# The AND-Multiplication Error

### Thomas D. Schneider, Ph.D.

The multiplication rule. It is well known from elementary probability theory that if two events are independent, then we may multiply the probabilities of each event to determine the probability of having both events occur. Suppose that there are two events A and B, with the probability of occurrence for A being PA and the probability of occurrence for B being PB. Further assume that the events neither influence each other nor do they both have a common source of influence. Then the probability that both events occur is PA x PB. That is, when the events A and B are independent, the probability that event A AND event B both occur is found by multiplying the probabilities of the individual events.

Example: A single die is a cube having 6 numbered faces, numbered by dots. The probability of getting a single dot from an unbiased die is 1 out of 6 or 1/6. The probability of getting two dice each to have one dot (snake eyes) is 1/6 multiplied by 1/6 or 1/36 = 0.028. Consider now a case where the two dice are glued together so that on one side there is a snake eyes. We toss the two and only read them if they don't end up on the end as a stack one on top of the other. Since there are 4 sides, the probability of 'snake eyes' is 1/4 = 0.25. The non-independence dramatically increased the probability of the event nine fold.

The multiplication rule does not apply to biological evolution. A common error in the non-scientific literature and poorly written papers is to assume that probabilities multiply for computing components of living things such as proteins. A typical argument notes that proteins are about 300 amino acids long and that there are 20 different kinds of amino acids. If such a string were to be generated using independent selection of the amino acids, then the probability of generating any particular string is 20-300, a very small number indeed. While this may be true for random strings, it does not directly apply to proteins found in living organisms. Why? Because individual mutations accumulate one-at-a-time and there is amplification (replication) between steps. That is, if one starts with a given amino acid string, the mutations in the genome (from which the string is derived) are sequential. A mutation occurs, perhaps changing the amino acid string. If the change is bad, which is true for the majority of changes, the organism dies and its genes are gone. (In diploids, recessive defects will be removed more slowly since they are only exposed when an organism becomes homozygous for the mutation.) If a rare lucky change occurs that has some advantage (or at best is neutral or only slightly deleterious) then the organism may survive to produce offspring. The possibility of appearance and acceptance (by natural selection processes) of mutations in the offspring therefore depends strongly on whether the previous generation survived and on the number of progeny. Genetic algorithm experiments, such as the Ev evolution program demonstrate clearly that the probability of generating what would be an extremely rare genetic string if the steps were independent, can be high. So the evolution of a 300 amino acid protein is reasonably easy to attain.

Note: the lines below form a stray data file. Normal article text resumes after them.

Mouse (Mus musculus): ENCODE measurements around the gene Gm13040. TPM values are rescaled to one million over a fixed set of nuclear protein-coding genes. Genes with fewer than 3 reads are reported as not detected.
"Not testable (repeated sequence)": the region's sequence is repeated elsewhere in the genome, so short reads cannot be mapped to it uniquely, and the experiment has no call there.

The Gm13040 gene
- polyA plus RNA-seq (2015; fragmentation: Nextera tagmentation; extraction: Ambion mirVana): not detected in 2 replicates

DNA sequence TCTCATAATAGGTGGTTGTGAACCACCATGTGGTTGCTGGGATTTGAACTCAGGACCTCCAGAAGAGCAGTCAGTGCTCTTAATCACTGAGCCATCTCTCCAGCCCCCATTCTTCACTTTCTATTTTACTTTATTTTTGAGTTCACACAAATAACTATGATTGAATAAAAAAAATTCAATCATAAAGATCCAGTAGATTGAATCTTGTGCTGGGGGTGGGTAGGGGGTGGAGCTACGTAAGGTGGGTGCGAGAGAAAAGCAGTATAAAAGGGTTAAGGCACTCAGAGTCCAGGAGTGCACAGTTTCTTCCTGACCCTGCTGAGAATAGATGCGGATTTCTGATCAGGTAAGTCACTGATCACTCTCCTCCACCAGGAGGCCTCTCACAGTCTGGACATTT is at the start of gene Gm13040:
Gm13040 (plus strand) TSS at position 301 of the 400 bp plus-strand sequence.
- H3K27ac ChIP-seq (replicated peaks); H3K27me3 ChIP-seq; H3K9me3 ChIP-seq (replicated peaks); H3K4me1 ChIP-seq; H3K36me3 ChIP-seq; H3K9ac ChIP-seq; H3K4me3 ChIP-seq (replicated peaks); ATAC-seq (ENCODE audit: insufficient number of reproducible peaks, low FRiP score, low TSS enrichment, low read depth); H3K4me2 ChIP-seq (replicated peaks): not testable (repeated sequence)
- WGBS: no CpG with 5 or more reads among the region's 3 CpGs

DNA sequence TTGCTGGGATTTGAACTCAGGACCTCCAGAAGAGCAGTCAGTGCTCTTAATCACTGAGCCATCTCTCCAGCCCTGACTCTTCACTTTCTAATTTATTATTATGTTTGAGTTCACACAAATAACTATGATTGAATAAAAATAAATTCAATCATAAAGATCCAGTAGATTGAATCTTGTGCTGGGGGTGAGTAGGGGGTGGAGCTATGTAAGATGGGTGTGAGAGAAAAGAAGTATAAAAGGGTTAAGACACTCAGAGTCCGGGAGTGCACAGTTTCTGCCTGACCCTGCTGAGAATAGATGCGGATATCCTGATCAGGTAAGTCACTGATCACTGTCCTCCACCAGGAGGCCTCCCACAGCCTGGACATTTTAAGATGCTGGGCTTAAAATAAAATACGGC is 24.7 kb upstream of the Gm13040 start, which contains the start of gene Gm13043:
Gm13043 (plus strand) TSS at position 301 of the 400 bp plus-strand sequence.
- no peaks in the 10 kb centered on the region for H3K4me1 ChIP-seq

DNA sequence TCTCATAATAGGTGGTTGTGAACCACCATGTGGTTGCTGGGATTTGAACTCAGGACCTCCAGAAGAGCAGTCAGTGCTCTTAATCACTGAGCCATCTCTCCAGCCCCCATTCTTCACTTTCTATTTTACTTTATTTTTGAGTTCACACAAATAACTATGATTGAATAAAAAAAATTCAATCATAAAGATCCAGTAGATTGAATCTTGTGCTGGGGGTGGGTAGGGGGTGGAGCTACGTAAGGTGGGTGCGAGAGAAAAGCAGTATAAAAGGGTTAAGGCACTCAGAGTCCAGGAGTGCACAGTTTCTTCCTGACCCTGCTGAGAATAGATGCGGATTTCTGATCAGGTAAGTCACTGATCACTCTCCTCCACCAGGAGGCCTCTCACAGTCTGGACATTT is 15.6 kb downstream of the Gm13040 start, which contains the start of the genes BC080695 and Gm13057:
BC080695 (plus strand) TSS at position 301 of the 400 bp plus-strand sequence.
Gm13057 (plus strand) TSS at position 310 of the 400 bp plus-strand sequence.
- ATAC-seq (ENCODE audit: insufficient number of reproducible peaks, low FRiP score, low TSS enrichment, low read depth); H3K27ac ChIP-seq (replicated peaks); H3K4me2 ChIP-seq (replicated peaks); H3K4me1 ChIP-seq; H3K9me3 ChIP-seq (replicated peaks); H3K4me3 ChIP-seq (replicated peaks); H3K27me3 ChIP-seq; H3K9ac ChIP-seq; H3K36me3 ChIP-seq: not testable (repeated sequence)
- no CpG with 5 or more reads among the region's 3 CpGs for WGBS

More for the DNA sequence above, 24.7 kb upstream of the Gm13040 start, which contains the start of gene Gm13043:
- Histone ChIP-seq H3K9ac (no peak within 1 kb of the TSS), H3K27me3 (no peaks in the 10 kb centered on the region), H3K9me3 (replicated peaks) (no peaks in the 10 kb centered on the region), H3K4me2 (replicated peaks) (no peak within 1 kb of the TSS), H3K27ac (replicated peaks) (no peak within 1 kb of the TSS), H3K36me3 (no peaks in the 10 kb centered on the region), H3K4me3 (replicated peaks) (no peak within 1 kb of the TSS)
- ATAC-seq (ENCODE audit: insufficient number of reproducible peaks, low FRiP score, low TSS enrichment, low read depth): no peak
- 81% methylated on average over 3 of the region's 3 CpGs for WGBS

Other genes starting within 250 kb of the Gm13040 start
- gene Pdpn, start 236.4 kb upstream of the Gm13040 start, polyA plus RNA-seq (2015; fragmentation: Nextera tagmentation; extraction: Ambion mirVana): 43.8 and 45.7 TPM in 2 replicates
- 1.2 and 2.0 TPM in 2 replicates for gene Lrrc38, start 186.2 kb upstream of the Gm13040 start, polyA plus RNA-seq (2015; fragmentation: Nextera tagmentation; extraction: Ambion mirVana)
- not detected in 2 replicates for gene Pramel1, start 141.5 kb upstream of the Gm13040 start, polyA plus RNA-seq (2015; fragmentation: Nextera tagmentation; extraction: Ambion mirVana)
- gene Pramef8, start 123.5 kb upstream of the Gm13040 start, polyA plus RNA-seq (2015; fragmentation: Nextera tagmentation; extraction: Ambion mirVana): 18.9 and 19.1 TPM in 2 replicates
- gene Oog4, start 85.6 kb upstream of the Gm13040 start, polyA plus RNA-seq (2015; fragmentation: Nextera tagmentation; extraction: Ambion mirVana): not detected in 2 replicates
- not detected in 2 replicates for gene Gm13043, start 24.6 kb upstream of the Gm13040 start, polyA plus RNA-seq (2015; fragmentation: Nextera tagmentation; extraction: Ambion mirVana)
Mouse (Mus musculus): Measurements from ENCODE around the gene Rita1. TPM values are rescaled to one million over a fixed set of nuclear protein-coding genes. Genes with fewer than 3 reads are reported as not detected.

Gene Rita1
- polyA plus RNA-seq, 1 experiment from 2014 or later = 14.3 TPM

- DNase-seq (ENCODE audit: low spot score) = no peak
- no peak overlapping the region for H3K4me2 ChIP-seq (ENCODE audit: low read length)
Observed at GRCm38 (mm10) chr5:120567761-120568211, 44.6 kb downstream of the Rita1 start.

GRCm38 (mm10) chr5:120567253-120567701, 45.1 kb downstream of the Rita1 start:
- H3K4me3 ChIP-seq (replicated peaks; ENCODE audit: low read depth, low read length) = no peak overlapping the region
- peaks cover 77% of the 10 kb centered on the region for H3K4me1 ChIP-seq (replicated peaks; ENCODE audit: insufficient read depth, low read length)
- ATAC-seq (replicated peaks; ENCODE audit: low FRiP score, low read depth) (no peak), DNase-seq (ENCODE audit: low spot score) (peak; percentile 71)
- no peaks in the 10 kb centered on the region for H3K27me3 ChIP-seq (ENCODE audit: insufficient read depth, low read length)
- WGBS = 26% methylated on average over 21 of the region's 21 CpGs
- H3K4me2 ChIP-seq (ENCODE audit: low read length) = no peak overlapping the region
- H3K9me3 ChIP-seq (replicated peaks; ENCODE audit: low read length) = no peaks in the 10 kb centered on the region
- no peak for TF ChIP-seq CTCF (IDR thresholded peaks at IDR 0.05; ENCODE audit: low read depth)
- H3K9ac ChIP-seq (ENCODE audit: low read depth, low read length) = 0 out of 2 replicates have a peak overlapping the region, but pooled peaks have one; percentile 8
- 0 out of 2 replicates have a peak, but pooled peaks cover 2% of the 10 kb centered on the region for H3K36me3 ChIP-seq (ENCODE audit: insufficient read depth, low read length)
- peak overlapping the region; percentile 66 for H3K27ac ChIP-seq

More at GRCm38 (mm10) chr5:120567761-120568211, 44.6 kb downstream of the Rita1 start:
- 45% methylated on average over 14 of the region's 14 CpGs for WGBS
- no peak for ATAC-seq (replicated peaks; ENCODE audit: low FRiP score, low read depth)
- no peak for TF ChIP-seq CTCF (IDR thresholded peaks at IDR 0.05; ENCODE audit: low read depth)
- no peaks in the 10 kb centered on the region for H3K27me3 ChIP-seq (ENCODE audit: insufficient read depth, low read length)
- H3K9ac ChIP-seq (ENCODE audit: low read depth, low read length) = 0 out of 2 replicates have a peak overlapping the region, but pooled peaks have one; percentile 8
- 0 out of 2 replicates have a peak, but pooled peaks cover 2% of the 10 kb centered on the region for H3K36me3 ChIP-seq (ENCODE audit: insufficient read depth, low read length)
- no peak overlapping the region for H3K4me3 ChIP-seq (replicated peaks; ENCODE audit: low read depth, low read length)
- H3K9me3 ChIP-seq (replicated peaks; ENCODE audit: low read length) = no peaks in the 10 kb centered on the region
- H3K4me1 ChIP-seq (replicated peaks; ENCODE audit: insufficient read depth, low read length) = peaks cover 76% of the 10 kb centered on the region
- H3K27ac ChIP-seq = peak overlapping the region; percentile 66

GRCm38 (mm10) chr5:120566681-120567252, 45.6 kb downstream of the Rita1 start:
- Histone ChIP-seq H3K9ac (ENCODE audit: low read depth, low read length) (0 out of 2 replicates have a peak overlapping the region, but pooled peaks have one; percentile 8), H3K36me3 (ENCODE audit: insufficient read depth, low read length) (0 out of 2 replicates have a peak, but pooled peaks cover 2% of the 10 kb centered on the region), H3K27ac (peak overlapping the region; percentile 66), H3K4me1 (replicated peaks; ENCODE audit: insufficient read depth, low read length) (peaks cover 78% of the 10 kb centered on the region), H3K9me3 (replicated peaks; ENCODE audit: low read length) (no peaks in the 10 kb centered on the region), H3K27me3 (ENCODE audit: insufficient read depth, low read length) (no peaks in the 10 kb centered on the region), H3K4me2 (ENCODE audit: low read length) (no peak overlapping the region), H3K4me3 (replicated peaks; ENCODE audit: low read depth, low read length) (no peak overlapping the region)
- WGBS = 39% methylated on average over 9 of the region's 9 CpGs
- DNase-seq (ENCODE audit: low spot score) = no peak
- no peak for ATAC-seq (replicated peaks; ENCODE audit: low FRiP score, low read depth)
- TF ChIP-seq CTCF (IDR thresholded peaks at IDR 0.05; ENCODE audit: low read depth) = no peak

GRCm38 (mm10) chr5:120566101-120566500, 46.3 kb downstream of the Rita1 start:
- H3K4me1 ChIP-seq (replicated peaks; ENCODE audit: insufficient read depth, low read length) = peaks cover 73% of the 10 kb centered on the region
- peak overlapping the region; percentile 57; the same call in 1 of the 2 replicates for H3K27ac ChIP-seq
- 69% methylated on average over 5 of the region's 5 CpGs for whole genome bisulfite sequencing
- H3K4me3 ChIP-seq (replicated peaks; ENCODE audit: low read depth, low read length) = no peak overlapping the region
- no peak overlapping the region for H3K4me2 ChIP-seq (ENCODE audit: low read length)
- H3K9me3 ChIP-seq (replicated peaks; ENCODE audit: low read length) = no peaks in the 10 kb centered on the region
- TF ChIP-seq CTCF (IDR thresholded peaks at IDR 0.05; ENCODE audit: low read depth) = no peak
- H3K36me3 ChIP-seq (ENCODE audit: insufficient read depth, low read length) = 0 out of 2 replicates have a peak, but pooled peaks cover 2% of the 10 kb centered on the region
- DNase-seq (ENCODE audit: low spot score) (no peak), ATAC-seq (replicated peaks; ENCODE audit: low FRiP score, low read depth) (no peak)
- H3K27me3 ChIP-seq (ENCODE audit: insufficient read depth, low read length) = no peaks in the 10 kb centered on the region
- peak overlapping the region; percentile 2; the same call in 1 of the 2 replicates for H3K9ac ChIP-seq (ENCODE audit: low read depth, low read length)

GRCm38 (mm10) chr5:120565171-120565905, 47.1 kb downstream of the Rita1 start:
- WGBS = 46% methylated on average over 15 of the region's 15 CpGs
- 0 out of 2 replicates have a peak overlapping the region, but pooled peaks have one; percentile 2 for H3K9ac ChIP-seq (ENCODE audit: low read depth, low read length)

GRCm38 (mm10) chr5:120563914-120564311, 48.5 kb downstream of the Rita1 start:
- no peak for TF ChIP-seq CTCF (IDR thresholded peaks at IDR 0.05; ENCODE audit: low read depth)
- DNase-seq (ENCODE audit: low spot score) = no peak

A concrete example. Suppose we have 10 coins that land as 'heads' or 'tails' after they are all flipped at once in parallel. The probability of getting all heads is (1/2)10 = 1/1024. The probability of not getting all heads in a single parallel flip is 1-1/1024 so the probability of not getting all heads after F parallel flips is (1-1/1024)F. After a number of flips F, the probability of finally getting all heads is

```      1 - (1-(1/1024))F.
```
For example, after 1024 tries the chance of getting all heads at least once is only 1 - (1023/1024)1024 ≈ 63.2%. So it could take quite a while to get all heads!

Summary. It is inappropriate to multiply probabilities unless the two events are independent. One must account for all of the events (in other words, honor the dead). The functional amino acids in a protein are not obtained independently since many organisms die for the few that survive to reproduce. Each change to an amino acid occurs in the context of the current protein and therefore depends on the previous history of the protein. Although the amino acids may be functionally independent (allowing, for example, the computation of a sequence logo), the appearance of the selected amino acids is sequential during evolution and is, therefore, dependent on previous steps. It is invalid to directly apply the multiplication rule to computing the probability that proteins came into existence.

Documents that make the AND-multiplication error and use it to draw conclusions are flawed to the core and their conclusions can be immediately dismissed as invalid.